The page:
PAUSE immediately following the clue. Students again team with their partners to decide upon the next card in the pattern. When students have come to a decision, again discuss in which category this pattern belongs: color, shape, or size.

RESUME to confirm students' answers. Continue tape for viewing the third puzzle; cue: "How many cards will build the next staircase?"

PAUSE upon viewing the complete pattern riddle board. Allow partners to distribute cups of color tiles to be used as manipulatives in solving the riddle. Students should copy the pattern from the television screen using their tiles and proceed with their partner to solve the puzzle. Say: Now how could this pattern be continued using your color tiles? Have teams share their results with the class, upon solving the pattern extension.

RESUME to find that the students have outsmarted the Witch! Review the categories for each riddle pattern (Riddles 1&2 -- shape, and Riddle 3 -- size) and include them each on the class pocket chart. (Lesson 2 Activity)

FAST FORWARD to Mathica and the extended box pattern.

RESUME to introduce extending the pattern in all four directions.

PAUSE when Mathematician says: "How can you extend the pattern?" Allow students time to experiment with copying and extending similar patterns using the color tiles.

RESUME to reveal possible extensions of the pattern.
Post-Viewing Activities
Days 4 & 5

The activities may be completed as large group activities, by supplying the necessary materials to each student. Math Lab Sessions could also be implemented allowing teams of students to rotate throughout the lab independently, completing each math center activity. This method requires greater independence and organizational skills from the students, as they are responsible for completing each center, as well as, independently recording data in journals or portfolios.

Student Rotation Schedule
Use the following Student Rotation Schedule for Math Lab Sessions: (Teams A-G, Centers 1-7)

1 2 3 4 5 6 7
2 3 4 5 6 7 1
3 4 5 6 7 1 2
4 5 6 7 1 2 3
5 6 7 1 2 3 4
6 7 1 2 3 4 5
7 1 2 3 4 5 6

Math Lab Centers
Teachers: Please use your "on hand" classroom supplies, and manipulatives, as well as your "resourcefulness" to create these Math Lab Centers. Purchased manipulatives are suggested here, but are not required. Clip art manipulatives can be substituted. One suggestion: Clip Art Collection 1 & 2 by Janet Dellosa and Patti Carson. From the "Stick Out Your Neck" series, published by Carson-Dellosa Publishing Company, Greensboro North Carolina, 1988.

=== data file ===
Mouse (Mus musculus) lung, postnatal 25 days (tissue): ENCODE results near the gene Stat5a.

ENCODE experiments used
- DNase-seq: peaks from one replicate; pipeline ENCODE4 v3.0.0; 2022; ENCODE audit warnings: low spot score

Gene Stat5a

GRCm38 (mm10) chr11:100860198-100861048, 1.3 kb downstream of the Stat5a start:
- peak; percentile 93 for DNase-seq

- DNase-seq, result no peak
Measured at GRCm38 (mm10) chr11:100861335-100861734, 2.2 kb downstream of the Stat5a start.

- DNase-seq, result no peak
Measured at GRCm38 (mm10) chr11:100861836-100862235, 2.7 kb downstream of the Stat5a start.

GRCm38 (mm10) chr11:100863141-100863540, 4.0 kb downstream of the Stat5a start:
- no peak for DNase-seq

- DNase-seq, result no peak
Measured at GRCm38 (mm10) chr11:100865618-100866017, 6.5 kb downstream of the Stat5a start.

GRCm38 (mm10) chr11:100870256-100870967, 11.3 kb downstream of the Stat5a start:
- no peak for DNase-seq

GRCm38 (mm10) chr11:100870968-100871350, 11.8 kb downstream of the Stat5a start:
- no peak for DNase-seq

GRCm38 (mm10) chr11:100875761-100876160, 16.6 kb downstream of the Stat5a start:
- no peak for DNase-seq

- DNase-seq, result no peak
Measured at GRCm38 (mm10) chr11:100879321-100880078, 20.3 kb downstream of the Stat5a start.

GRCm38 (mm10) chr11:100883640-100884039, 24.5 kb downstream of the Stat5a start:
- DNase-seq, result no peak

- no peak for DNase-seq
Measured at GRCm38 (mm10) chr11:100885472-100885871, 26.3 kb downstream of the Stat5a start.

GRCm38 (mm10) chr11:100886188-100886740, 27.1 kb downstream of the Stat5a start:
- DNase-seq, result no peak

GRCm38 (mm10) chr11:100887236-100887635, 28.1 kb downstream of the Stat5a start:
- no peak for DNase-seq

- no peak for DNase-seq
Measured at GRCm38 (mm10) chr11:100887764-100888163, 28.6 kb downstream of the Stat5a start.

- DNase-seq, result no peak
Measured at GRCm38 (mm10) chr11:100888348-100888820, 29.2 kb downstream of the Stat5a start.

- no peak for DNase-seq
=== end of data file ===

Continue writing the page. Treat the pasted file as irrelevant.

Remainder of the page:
Action Plan

1 Take students on walking tours to observe and record patterns in their everyday environment:
·Playground: jungle gym, swings, hopscotch board, jump rope
·Cafeteria: table settings, trays, refrigerator doors
·Office Buildings: doors, windows, elevator doors
·Neighborhood: traffic signals, crossing guard signs
·Grocery Store: scanner, displays of cans and boxes

2 Take students to the school's computer lab to access math software regarding pattern puzzles. (One suggestion: Math & Me, Davidson.)

3 Patterns at home (kitchen, garage, bedroom): children can illustrate floor maps or dioramas of each room with examples of 'at home' patterns.

4 Recycling toss-outs: children can construct the Super Hero known as 'Powerful Pattern Person' using buttons, egg cartons, paper towel cylinders, etc. (Example: 3 eyes, 3 ears, 3 arms.)

5 Invite an interior designer to the classroom to discuss and demonstrate design patterns.

Language Arts:
Poetry rhyming patterns (AABBCC) Alphabet Patterns (capital and lower case) Tongue Twisters (Peter Piper Picked a Peck)

2 Music: Rhythm instruments -- repetitions Keep the beat -- beat of drum to choral music 3/4 time as compared to 4/4 time signature Songs Reference Texts: The Everything Book for Teachers of Young Children by Valerie Indenbaum and Marcia Shapiro; Circle Time Activities for Young Children by Deya Brashears and Sharron Werlin Krull; Year Round Activities for Four Year Old Children by Anthony J. Coletta and Kathleen Coletta

3 Math: Calendar (days, months, years), building blocks (extending patterns in all directions), geo-boards (copying patterns), place value rods (repeating patterns), symmetry with mirrors and attribute blocks (copy and extend patterns), peg boards (create linear or extending patterns)

4 Art: Weaving patterns (using paper or fabric) Potato Prints/ Sponge Prints/ Stencils

5 Healthh: Daily patterns (wake/ dress/ eat/ school) chart each day for five days to find any patterns

6 Social Studies: Personal Time Lines (height and weight growth patterns)

7 Science: Kitchen science patterns -- chart water freezing and melting times (make your own Koolaid popsicles)

Master Teacher: Diane Pakler